Section 11(c) of the OSH Act protects workers who believe they were retaliated against for raising safety concerns with their employers, for reporting an injury, or contacting OSHA. The act allows a worker who is fired or otherwise retaliated against after any of those actions to file a complaint with OSHA. The complaint must be filed within 30 days of the retaliation and OSHA must determine whether the facts warrant a full investigation.
An analysis of OSHA whistleblower cases by law professor Emily Speiler of Northeastern Universty School of Law in Boston has found that workers settling whistleblower protection cases with OSHA are only reinstated 11% of the time. Spieler asserts that this limited protection discourages workers from reporting on-the-job risks.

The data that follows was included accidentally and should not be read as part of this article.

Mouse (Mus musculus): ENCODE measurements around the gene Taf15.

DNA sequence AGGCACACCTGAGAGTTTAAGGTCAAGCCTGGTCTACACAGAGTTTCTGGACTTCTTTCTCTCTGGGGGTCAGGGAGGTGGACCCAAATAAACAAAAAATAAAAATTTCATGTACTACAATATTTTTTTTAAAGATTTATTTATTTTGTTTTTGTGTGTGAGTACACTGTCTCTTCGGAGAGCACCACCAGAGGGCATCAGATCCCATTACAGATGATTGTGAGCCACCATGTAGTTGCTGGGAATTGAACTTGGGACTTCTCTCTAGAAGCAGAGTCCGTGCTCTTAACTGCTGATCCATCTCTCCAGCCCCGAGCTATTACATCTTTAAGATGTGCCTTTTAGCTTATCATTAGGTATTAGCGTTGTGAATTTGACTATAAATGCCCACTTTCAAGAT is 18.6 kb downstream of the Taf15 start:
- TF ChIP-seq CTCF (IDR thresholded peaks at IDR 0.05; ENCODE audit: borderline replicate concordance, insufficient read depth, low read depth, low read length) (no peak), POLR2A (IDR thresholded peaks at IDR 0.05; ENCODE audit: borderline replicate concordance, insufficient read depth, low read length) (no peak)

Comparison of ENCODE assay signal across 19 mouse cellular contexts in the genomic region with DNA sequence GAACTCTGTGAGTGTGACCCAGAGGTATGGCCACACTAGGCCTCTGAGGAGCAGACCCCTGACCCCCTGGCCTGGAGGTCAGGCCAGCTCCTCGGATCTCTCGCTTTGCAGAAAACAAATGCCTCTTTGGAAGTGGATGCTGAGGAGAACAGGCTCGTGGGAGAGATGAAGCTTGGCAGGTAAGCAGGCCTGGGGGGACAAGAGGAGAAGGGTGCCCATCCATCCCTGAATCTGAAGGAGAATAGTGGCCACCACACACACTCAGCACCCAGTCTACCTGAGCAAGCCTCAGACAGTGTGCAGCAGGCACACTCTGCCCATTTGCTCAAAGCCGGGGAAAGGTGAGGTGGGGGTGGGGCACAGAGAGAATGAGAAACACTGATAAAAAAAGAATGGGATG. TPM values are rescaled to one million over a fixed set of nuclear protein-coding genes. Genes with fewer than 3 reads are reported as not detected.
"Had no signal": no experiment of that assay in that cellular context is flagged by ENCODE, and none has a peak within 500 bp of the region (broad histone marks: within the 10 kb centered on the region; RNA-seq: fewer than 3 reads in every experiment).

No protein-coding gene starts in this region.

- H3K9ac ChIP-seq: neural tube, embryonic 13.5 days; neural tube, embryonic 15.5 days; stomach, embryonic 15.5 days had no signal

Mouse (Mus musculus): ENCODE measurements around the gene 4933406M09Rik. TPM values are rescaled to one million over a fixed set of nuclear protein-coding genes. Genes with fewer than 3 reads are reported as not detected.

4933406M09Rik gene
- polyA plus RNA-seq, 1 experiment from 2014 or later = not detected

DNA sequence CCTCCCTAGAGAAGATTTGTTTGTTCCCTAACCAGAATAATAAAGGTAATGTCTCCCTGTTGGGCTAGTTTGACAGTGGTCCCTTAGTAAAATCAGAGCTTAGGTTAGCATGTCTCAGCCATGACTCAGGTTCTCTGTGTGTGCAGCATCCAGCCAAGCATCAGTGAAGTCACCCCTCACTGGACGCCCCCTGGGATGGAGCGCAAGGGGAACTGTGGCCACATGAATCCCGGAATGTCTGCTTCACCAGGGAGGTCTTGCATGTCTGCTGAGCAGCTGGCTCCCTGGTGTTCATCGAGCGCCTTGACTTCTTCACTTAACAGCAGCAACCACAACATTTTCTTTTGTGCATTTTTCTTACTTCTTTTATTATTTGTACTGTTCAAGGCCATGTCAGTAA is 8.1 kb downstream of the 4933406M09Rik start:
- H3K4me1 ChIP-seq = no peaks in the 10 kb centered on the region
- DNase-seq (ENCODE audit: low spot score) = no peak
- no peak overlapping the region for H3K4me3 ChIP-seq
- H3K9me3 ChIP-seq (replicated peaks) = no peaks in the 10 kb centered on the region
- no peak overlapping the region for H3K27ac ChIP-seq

A total of 12,502 Section 11(c) complaints were filed from 2011 to 2013, and of those, only 41% were allowed to pass the initial screening. A large portion of the rejected cases, 905, were rejected because they were filed after the 30-day deadline.
Of the cases that were actually investigated, 52% were dismissed,19% were withdrawn by the worker, and 27% were settled. The average settlement was $7,353 in 2012 and $8,700 in 2013.
Spieler contends that the current law does not go far enough to protect workers. There have been several attempts to update the OSH Act to extend the complaint deadline to 180 days, increase the damages that could be sought, allow OSHA to require the temporary reinstatement of a worker in some circumstances and permit workers and private attorneys to file lawsuits in federal court. The latest attempt, the Protecting America's Workers Act (S. 665) sponsored by Sen. Patty Murray (D-Wash.) in 2013, failed to move out of the HELP Committee.